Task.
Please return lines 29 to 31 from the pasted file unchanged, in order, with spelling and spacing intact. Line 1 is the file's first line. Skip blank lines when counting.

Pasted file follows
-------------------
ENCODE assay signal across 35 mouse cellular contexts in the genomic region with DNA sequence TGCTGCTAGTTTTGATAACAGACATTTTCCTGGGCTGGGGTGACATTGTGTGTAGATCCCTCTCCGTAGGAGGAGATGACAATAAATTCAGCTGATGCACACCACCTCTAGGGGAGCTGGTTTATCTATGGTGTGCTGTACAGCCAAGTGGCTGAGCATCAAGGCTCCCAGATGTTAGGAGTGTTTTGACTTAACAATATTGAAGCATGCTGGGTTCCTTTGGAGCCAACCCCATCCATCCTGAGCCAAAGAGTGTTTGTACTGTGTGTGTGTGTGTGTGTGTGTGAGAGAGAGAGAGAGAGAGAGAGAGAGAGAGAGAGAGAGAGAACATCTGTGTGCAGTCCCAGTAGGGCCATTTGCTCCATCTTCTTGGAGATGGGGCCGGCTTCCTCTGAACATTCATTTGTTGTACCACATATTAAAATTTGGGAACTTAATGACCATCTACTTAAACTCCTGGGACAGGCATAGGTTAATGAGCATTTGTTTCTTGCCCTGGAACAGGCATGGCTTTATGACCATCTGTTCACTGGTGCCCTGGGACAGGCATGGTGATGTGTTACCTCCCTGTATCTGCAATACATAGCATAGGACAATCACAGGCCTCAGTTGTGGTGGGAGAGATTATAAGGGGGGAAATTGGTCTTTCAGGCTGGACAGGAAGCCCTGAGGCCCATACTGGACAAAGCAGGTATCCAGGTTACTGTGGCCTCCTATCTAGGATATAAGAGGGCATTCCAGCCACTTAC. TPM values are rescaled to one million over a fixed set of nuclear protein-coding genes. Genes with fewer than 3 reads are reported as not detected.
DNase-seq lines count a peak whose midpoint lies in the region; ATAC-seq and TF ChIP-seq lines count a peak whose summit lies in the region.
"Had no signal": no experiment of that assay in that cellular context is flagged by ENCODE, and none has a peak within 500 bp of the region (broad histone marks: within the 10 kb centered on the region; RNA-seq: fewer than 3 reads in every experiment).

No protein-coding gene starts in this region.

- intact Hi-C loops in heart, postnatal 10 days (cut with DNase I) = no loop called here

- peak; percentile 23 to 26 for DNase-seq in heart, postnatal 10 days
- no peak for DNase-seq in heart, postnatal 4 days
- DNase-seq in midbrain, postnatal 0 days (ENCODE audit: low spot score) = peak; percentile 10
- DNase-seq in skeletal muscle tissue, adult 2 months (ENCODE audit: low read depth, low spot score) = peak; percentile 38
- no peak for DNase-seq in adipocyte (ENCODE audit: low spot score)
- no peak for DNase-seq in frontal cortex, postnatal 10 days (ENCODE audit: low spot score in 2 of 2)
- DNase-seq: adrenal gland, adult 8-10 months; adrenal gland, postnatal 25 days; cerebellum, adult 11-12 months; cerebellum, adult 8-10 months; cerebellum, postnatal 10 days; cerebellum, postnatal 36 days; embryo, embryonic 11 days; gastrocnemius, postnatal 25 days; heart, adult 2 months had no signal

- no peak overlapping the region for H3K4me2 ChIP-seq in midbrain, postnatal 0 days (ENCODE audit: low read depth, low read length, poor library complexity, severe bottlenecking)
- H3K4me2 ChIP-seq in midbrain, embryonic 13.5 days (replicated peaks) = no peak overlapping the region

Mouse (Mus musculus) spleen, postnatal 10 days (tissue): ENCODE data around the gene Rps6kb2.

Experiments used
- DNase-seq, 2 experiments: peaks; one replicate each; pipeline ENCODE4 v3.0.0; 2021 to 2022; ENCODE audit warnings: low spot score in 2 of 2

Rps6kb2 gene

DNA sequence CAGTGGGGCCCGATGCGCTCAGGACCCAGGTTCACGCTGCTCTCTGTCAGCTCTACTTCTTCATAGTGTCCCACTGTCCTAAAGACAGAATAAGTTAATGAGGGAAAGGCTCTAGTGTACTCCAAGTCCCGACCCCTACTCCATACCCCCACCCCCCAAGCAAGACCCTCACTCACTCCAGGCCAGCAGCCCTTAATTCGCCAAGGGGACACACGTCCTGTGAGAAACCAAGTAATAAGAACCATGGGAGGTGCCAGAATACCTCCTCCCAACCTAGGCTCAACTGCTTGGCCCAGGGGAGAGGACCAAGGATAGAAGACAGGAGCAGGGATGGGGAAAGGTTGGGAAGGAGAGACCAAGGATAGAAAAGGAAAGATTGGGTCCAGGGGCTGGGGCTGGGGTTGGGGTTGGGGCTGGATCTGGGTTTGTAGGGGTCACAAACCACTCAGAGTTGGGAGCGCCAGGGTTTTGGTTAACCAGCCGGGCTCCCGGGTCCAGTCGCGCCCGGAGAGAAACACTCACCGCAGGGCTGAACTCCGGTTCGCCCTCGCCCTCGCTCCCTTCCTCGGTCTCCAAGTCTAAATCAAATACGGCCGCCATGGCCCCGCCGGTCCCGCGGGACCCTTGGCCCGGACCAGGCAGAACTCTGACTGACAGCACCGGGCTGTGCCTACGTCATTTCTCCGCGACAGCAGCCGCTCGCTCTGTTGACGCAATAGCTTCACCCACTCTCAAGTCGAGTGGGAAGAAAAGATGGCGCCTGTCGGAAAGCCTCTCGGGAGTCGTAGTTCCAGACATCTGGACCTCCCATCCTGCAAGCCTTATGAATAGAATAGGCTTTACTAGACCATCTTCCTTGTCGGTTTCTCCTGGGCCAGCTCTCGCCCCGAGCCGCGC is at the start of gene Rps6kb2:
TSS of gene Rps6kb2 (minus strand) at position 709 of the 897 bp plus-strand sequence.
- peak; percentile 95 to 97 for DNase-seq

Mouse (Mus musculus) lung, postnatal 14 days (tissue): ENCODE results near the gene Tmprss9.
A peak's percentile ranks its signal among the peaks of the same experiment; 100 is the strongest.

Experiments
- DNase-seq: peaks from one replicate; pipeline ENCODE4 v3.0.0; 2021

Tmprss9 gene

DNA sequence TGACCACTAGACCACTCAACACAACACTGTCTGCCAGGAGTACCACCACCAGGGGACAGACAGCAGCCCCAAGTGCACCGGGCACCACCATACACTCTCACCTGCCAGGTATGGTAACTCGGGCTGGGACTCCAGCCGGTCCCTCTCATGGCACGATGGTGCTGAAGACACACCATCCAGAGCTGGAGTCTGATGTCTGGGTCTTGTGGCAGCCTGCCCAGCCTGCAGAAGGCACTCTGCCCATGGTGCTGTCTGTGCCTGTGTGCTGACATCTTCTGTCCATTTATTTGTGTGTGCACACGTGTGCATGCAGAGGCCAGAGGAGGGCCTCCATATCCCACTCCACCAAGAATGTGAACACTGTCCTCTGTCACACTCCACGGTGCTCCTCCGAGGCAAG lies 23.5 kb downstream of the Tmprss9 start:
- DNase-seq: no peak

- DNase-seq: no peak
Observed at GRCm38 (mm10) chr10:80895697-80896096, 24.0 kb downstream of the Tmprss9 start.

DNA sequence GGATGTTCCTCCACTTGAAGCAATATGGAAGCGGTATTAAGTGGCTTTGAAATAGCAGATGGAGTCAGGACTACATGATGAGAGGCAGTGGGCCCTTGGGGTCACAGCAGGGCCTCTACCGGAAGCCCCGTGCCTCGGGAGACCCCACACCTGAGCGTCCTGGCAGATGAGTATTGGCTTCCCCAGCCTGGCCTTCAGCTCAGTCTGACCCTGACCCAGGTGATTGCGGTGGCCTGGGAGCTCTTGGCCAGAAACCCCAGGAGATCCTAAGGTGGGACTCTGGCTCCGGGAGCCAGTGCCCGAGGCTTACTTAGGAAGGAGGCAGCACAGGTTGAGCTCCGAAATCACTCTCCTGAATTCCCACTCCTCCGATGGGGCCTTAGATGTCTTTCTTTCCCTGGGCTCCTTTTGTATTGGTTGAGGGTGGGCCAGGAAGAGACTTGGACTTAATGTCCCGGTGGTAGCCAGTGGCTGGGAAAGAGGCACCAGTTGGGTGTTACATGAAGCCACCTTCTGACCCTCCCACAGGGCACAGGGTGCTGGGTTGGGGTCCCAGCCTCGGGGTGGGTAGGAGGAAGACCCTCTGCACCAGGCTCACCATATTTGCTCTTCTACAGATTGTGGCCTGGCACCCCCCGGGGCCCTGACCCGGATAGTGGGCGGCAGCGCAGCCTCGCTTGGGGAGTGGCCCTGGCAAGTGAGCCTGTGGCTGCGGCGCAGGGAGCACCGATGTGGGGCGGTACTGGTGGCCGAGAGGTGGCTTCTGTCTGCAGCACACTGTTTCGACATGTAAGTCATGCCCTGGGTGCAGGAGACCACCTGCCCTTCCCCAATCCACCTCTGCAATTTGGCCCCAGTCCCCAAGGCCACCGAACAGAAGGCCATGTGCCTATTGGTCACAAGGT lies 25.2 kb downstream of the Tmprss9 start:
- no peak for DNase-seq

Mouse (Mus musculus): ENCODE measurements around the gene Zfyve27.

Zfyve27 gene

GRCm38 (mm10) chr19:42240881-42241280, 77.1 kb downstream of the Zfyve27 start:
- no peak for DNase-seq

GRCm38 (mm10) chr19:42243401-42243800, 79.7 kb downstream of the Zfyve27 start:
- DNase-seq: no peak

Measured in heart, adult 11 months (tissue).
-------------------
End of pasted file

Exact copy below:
- DNase-seq: no peak
Observed at GRCm38 (mm10) chr10:80895697-80896096, 24.0 kb downstream of the Tmprss9 start.

DNA sequence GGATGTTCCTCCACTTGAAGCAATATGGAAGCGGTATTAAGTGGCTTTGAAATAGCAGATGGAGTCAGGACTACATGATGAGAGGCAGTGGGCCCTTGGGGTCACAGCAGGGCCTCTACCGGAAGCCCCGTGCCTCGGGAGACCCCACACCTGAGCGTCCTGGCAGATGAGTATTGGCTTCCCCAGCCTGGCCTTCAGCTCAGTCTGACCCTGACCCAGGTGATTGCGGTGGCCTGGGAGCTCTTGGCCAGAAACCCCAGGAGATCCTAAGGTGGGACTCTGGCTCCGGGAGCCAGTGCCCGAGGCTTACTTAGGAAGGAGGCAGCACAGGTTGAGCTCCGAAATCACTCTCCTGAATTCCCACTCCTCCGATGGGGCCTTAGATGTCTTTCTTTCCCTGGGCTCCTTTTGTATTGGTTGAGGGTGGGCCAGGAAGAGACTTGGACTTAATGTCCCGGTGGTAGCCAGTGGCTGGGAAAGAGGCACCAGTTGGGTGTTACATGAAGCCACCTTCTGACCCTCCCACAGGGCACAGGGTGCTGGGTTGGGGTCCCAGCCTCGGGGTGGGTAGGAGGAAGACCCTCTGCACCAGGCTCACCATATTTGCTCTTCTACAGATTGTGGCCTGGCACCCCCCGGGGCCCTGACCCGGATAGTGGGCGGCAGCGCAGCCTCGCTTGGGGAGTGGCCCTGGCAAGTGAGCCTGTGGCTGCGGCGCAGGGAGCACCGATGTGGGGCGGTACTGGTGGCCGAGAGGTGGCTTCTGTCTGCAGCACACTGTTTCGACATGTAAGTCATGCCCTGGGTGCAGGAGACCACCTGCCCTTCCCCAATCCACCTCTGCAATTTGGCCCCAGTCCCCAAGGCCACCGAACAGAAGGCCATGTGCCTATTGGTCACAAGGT lies 25.2 kb downstream of the Tmprss9 start: